|Marrakech's Koutoubia Mosque looms large over the old city.|
My latest contract finished, I was finally, unbelievably heading out for two much-needed weeks of relaxation. First destination: Marrakech, surely one of Earth's least relaxing cities.
I taxied up to the Villa des Orangers in mid-evening and ducked through the thick wooden door, hidden amidst a grease-blackened strip of mechanic shops.
Jacqueline and her family were inside the hotel's opulent central courtyard. Her father and stepmother, and her ten-year-old twin brothers Jack and William, were visiting for several days
from New York. Throughout their visit to Marrakech and southern Spain, Jacqueline and I were along for the ride.
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When your hotel is nicer than all the palaces in a town full of palaces, it can be hard to leave, and the Villa's opulence certainly surpassed many of the historical sites in Marrakech. Live 'oud music on arrival, exquisite Moroccan meals, pool-side service, fountains, gardens and libraries—the place had it all.
But the Powers family was curious to see the city, and hired a local tour guide to show them around during their first morning. Jacqueline and I tagged along as Mustapha dragged her family in a slow-motion tour of the obligatory sites: the Koutoubia Mosque (جامع الكتبية), Place Jemaa El Fna (ساحة جامع الفنا), Medersa Ben Youssef (مدرسة بن يوسف), Musée de Marrakech (متحف مراكش), and Koubba Baadiyin (قبّة الباديين).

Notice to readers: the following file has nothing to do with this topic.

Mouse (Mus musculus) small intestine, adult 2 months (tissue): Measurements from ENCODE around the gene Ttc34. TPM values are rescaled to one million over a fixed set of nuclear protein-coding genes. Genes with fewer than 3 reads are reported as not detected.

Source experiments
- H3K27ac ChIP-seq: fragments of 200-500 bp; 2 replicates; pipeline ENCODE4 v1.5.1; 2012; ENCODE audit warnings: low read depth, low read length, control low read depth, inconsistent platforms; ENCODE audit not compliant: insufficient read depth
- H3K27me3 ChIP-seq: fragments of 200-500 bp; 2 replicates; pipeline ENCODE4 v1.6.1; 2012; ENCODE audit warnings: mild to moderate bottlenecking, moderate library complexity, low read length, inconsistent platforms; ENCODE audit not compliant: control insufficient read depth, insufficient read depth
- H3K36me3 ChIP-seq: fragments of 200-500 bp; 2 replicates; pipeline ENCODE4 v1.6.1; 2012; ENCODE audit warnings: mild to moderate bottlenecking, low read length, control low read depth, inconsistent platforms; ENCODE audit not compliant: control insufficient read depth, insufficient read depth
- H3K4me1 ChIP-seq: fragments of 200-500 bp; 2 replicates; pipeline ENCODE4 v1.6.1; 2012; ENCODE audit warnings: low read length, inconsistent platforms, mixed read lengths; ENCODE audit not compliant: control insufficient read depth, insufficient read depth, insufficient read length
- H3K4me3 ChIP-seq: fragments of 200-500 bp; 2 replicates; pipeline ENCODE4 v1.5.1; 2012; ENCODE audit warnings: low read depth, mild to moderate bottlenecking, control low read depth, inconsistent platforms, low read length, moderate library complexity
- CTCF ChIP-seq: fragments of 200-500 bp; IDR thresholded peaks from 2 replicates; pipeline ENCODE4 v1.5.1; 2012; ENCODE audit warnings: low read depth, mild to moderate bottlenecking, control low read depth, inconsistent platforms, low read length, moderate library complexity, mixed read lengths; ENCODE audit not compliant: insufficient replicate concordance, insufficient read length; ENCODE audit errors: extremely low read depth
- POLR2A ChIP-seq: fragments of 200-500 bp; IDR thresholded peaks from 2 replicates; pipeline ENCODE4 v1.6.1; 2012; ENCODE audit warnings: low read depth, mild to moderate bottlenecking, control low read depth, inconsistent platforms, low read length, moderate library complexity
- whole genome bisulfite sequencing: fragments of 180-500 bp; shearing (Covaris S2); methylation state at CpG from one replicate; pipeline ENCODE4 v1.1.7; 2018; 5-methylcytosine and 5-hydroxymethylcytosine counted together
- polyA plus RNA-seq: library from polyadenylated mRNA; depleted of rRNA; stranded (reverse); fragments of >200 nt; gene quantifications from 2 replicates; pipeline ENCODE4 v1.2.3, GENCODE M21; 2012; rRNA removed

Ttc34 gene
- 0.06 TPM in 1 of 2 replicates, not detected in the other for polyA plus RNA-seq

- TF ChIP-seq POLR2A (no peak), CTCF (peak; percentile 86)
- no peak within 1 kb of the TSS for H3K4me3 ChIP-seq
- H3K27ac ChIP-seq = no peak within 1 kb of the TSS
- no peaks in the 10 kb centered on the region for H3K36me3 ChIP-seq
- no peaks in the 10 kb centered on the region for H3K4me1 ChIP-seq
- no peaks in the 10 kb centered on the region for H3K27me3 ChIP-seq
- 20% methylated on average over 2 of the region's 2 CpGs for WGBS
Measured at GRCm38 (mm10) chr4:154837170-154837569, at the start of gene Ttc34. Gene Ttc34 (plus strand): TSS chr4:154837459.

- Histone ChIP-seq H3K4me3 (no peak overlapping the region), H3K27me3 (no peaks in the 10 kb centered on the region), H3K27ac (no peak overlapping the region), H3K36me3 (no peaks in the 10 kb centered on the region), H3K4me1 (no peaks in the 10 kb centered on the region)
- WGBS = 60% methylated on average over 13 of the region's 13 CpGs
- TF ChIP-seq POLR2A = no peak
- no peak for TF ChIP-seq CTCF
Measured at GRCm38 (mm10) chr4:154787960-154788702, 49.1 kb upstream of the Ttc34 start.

On the walk through the square, Jack and William got to see the snake charmers, have their pictures taken with a barbary ape (to their mother's horror), and meet a local "dentist" who brandished his pliers over a table full of teeth. The square received a rare unanimous verdict from the twins: "That was SO cool!"
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After lunch and a swim back at Villa des Orangers, Jacqueline took Eilis shopping, while I hailed a horse-drawn calèche to take me, Jeff, and the twins across the medina to visit the tanneries. For half an hour, we trundled wildly through the city's narrow streets and markets, leaving behind the well kept central tourist district.
At the entrance to the tannery, I introduced myself to a guide, who issued us each a mint sprig to hold to our nose. Jeff and the boys soon learned why—the smell of thousands of rotting hides was stomach-curdling. Our guide led us along, and I translated: "The Arabs cure the larger hides like the camels' and cows', while the Berbers handle the smaller goats' and sheeps' skins... the hides sit in a lyme bath for a few weeks to remove the hair... then they're in a pigeon crap solution a few more weeks for softening... then they're moved to those vats over there for dying... and it reeks so let's get out of here."
Our visit to the tanneries was quick but—true ten-year-olds—William and Jack seemed to appreciate the "disgusting factor" if nothing else.
* * *
Dinner at Dar Marjana that night capped the family's Moroccan adventure. We began with green fruit juice cocktails, the adults' spiked with mahia (ماحيا), a fig liqueur traditionally made by local Jews. When the first course—a round of tapas-style plates—arrived, William and I dared each other into trying the sheep's brain and goat liver. Tagine, pigeon pastilla, heaps of couscous, and more followed. By the time the bellydancer and musicians arrived a few hours in, most (but not all) of us were far too stuffed to dance, and sprawled on the restaurant's couches, contentedly rubbing our newly expanded bellies.
Jacqueline and I did our best to explain that the evening's lavish experience—especially the entertainment—was hardly the norm in Morocco's highly conservative society. At the same time, I silently lamented the fact that outside of such tourist situations (in which large amounts of cash exchange hands), Moroccans are so reticent to open up and let themselves have fun in the company of strangers. But here in Marrakech, a true Moroccan Disney World, you might never guess it.